Figure 1
figure1

Pedigree of Charolais cattle with JEB. Note the high degree of consanguinity between the parents of male and female cases, which suggests an autosomal recessive mode of inheritance.

At birth, acral clinical lesions were observed with dysungulation of the four hooves and erosions and ulcers of the skin from the carpal and tarsal joints, fetlocks, ears, eyes, and muzzle and oral cavity (i.e. nares, tongue, buccal and labial sides of the mucosa and palate) (Figure 2). In addition, three of the four cases showed ear deformities (atrophied pinna and closed ears) and one displayed major epidermal loss on the back after being licked by its mother. General signs included anorexia, apathy, emaciation and marked cutaneous pain that justified rapid euthanasia.

Figure 2
figure2

Clinical features of recessive JEB in Charolais cattle. (A) and (B) Global views of cases 3 and 2, respectively. (C) Head from case 3 showing atrophied pinna and skin lesions on the eyes, face and muzzle. (D) Lesions of the muzzle and tongue from case 1. (E) Forelimb from case 1 with dysungulation. These photos are personal photographs.

Histopathological examination of two cases revealed sub-epithelial splitting and blistering without keratinocyte cytolysis (Figure 3). The basal keratinocytes appeared to be intact. Periodic acid Schiff (PAS) staining was weakly positive for the basement membrane that was located at the base of the blisters. Cleft formation was sometimes present around hair follicles. Dermal inflammatory infiltrate was of varying degrees, very mild in non-ulcerated areas but marked in ulcerated areas.

Figure 3
figure3

Histopathological features of JEB in Charolais cattle. (A) Large area of sub-epithelial splitting and blistering. (B) Sub-epithelial splitting and blistering, and cleft formation around hair follicles. (C) Vacuolation beneath basal keratinocytes of the epidermis and fibrin deposition on the dermal side of the vacuoles (5-μm section of tissue embedded in paraffin and stained with haematoxylin and eosin). (D) Vacuolation beneath basal keratinocytes of the epidermis and above the periodic acid Schiff (PAS)-positive basement membrane; 5-μm section of tissue embedded in paraffin and stained with PAS.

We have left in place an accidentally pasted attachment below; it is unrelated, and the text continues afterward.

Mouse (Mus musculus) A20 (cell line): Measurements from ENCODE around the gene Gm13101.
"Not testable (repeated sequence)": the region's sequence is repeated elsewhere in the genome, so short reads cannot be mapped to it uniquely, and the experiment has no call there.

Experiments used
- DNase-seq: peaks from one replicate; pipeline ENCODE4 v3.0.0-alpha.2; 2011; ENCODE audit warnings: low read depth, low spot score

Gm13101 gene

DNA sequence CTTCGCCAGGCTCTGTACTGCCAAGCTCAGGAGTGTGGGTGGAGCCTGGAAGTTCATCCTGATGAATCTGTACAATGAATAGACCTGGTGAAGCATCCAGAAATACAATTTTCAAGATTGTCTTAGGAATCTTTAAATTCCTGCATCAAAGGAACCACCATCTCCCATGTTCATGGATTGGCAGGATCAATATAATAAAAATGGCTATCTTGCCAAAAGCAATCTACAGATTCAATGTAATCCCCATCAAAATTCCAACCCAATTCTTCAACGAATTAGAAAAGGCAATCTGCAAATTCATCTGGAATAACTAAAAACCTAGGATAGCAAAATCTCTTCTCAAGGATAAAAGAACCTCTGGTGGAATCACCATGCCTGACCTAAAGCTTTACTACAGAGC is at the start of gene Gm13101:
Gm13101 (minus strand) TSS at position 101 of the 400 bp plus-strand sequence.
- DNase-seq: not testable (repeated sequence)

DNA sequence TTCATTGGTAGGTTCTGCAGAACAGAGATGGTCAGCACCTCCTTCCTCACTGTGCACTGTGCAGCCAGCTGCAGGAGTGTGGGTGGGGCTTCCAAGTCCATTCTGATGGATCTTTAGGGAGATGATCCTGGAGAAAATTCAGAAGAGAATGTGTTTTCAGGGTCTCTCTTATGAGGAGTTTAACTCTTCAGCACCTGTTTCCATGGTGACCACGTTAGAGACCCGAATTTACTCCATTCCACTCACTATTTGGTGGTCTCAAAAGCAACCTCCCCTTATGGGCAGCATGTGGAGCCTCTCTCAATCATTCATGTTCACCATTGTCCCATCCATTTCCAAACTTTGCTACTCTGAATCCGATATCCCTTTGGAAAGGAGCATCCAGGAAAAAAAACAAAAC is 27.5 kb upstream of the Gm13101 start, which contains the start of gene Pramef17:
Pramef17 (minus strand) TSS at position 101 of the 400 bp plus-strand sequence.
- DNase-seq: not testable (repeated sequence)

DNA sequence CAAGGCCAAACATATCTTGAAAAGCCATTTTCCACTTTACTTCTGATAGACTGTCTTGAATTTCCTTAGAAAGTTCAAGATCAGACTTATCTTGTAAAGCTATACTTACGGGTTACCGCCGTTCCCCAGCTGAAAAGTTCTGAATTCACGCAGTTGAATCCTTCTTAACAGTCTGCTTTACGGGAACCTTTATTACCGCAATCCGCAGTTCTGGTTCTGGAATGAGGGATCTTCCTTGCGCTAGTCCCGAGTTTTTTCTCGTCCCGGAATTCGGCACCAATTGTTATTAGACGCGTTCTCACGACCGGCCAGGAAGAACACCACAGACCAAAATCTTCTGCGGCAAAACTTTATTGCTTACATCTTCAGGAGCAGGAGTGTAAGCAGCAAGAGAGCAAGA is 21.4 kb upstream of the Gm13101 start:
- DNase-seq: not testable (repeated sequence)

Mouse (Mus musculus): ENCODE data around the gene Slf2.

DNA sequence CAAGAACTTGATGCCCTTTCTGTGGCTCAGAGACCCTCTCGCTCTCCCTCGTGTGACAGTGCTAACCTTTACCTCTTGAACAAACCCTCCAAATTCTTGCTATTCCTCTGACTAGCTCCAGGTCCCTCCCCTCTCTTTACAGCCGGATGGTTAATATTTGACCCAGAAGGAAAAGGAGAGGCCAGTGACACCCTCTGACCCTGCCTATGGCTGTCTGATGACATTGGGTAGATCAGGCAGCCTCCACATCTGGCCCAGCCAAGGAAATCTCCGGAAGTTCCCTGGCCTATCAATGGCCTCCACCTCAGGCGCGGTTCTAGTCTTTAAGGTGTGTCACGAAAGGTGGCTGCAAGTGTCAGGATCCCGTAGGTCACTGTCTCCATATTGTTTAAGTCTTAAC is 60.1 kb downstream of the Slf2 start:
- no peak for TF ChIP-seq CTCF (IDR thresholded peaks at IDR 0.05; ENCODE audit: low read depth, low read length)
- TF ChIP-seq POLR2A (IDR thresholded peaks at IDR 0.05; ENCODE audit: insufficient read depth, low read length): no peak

Because of the rare occurrence of JEB in Charolais cattle and of rapid euthanasia of affected animals, only one case (out of the three that were born and reported at the beginning of the study) was available for DNA sampling, thus preventing the use of a classical autozygosity mapping approach [9,10]. As a consequence, we decided to sequence the whole genome (WGS) of this animal and applied an alternative strategy as described in Lupski et al. [11]. DNA was extracted from the pinna using the DNeasy Blood and Tissue Kit (Qiagen). One paired-end library with a 450-bp insert size was generated with the NEXTflex PCR-Free DNA Sequencing Kit (Bioscientific) and sequenced on one lane of the HiSeq 2000 platform (Illumina) with Illumina TruSeq V3 Kit (200 cycles).This has been submitted to the NCBI Sequence Read Archive under the accession number SRP055078. The 101-bp reads were mapped on the UMD3.1 bovine sequence assembly using BWA [12]. Reads with multiple alignments were removed (yielding a final average sequence coverage of 11.4 X) and variants were called using SAMtools [13].